existing consumer and competition provisions.
There was considerable support for this view in evidence
presented at the public hearing by witnesses to this inquiry:
We are concerned about going any further down
that track (further privatisation) while we are still in a period of
uncertainty about how that regulatory regime might operate and, fundamentally,
how the further privatisation of Telstra and the demands of the shareholders
will match with the overall social objectives which are stated and set out in
the Telecommunications Act 1997.
The problem is that, if you release the shackle
from Telstra before you have actually achieved the goal of full competition,
you actually put at risk achieving competition and all the other objectives
that are set out in the (Telecommunications) Act.
The Charter Council concludes that it is not yet
'safe' to relinquish government control over Telstra through its majority
shareholding. Given the inadequacy of the current regulatory framework, and the
history of Telstra's unwillingness to comply with the spirit of privacy
principles, the Committee should recommend that the Sale Bill not proceed.
Ideally, the accompanying legislation strengthening the ACA and the Minister's
power should proceed independently.
That is our fundamental message: while it is in
public ownership governments of any calibre or any colour will be making sure
that the country constituency and all those other disadvantaged areas get a
The WA Government has no objection to the
partial sale of the next part of Telstra but is very keen to see consumer
safeguards in place and actually proven to be working before the sale.
Proposed Sham Inquiry
Irrespective of their attitude to the question of the
further privatisation of Telstra, witnesses before the Committee almost
universally condemned the Government's model for an inquiry into the service
levels of Telstra.
Witnesses variously criticised the extraordinarily short
timeframe of six months, the proposal to conduct the inquiry in secret, the
fact that the public were not being asked to make submissions to the inquiry,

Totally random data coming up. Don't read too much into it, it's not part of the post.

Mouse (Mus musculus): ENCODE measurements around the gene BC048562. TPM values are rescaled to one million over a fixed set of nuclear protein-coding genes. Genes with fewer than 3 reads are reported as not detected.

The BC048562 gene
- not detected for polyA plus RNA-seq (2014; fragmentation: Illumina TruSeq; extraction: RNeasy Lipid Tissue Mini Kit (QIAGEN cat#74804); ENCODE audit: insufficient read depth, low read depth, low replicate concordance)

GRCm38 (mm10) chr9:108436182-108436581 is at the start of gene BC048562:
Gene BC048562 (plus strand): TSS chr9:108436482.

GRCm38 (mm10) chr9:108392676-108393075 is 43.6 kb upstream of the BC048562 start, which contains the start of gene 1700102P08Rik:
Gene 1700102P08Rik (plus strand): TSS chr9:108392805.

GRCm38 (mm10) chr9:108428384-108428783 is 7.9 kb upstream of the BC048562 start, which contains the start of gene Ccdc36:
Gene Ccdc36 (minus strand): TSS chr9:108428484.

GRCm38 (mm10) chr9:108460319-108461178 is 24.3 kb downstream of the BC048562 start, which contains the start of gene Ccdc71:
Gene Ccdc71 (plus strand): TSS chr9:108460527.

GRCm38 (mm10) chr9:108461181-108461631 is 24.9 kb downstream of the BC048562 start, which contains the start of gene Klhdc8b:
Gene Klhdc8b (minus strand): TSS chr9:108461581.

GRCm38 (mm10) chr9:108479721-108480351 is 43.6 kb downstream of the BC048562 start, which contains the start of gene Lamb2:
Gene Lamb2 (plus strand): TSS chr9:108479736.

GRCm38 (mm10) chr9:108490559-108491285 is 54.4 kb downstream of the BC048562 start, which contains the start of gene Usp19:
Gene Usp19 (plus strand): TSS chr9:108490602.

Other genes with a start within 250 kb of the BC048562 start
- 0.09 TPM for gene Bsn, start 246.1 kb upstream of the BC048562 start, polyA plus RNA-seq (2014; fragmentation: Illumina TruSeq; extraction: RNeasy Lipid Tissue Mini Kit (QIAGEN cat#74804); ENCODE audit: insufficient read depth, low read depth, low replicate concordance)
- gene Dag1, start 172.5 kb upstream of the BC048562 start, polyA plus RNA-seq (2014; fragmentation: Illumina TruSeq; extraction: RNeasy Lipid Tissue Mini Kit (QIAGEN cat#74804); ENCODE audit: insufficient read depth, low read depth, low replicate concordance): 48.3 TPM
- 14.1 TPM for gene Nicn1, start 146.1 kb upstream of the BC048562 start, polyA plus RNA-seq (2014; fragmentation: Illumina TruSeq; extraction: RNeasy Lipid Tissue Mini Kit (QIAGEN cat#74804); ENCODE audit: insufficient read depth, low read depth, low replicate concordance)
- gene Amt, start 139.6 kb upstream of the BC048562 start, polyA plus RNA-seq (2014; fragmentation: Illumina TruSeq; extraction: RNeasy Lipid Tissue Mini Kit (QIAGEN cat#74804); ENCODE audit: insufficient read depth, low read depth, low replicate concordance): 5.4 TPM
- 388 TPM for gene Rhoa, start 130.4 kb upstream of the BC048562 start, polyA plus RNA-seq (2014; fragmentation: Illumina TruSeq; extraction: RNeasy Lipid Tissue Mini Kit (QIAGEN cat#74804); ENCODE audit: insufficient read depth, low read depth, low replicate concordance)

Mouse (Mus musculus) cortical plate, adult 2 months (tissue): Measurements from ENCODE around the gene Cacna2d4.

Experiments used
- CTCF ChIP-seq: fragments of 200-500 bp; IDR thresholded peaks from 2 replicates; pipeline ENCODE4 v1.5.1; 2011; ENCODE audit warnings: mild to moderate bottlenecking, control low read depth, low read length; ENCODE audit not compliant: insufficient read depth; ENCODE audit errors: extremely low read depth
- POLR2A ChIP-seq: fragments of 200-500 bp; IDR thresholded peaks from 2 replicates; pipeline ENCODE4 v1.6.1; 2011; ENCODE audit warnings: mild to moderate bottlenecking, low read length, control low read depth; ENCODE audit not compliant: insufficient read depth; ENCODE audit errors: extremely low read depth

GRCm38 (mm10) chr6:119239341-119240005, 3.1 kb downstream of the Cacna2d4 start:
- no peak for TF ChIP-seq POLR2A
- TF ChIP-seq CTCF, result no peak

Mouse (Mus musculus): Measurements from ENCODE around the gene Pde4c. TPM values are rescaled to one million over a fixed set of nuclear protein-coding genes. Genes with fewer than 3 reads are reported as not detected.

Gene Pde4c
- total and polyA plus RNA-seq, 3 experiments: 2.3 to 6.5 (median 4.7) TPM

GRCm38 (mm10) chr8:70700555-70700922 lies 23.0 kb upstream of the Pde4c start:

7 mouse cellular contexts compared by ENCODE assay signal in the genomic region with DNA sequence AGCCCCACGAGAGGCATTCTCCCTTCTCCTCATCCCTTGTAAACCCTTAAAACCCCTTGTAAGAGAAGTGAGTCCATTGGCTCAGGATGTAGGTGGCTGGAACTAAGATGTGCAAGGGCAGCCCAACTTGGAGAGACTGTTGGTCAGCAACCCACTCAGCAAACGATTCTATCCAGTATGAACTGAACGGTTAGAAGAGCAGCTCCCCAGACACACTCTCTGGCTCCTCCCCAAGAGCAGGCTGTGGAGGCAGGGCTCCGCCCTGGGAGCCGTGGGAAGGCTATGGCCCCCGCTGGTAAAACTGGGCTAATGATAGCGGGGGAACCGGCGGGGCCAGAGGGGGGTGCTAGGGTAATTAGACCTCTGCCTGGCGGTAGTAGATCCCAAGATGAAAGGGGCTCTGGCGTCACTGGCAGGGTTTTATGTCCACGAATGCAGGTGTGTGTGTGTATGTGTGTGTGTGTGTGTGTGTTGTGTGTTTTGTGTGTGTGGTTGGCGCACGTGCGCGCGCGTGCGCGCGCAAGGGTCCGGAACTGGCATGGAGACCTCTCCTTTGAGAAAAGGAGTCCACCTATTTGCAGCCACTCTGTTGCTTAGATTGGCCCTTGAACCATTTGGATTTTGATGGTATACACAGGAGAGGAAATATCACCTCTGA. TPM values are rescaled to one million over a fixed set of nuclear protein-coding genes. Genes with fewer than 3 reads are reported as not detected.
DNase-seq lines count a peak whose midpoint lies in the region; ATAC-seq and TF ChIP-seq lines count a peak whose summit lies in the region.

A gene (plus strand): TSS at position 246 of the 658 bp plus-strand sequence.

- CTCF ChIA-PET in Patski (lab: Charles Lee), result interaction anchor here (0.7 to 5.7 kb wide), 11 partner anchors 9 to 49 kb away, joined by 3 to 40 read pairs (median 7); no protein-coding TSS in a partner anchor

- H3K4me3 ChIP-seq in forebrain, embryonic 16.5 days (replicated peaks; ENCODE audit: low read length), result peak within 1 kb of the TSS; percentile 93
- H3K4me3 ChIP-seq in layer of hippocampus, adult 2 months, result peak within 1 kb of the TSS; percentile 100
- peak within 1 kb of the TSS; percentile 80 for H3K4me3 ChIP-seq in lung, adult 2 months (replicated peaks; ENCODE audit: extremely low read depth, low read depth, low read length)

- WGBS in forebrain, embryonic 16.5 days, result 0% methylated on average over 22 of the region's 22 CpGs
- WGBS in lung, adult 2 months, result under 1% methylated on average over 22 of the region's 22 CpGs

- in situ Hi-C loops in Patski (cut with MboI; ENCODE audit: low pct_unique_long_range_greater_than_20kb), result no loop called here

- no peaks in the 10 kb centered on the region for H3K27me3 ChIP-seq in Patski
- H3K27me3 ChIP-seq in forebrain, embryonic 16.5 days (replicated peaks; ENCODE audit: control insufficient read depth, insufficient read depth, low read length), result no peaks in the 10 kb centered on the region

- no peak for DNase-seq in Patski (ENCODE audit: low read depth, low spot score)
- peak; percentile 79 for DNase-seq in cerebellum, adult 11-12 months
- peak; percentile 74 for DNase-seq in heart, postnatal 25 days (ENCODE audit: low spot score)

the fact that the terms of reference for the inquiry had not been released
prior to consideration of the legislation by the Senate, the fact that those
terms of reference would ultimately be set by regulation not legislation
despite an ironclad commitment to the contrary by Government ministers, and
finally that the inquiry would examine only Telstra's service levels, not the
behaviour of Telstra vis-à-vis its competitors.
We view with alarm the apparent reneging on the
Government's commitment to ensuring there would be a public process in which
there would be public access to information and the opportunity for the public
to participate. As we have said in our submission, it appears to us that,
despite the fact that there will be a review, that can be conducted in secret.
There is no obligation on the minister to reveal the results of the review or,
indeed, if the review makes a recommendation, there is no obligation on the
Minister to follow the recommendation.
The period of six months is short in the context
of a decision whose impacts will be felt for generations. With Telstra
management publicly and vigorously committed to full privatisation, it is hard
to imagine that the company will not be able to muster the energy to jump the
immediate hurdle presented to it.
The six months mooted in the Bill as a period
under which a measured service performance would be a criterion for the
government relinquishing majority ownership would not be acceptable. A period
of twelve months is considered an absolute minimum.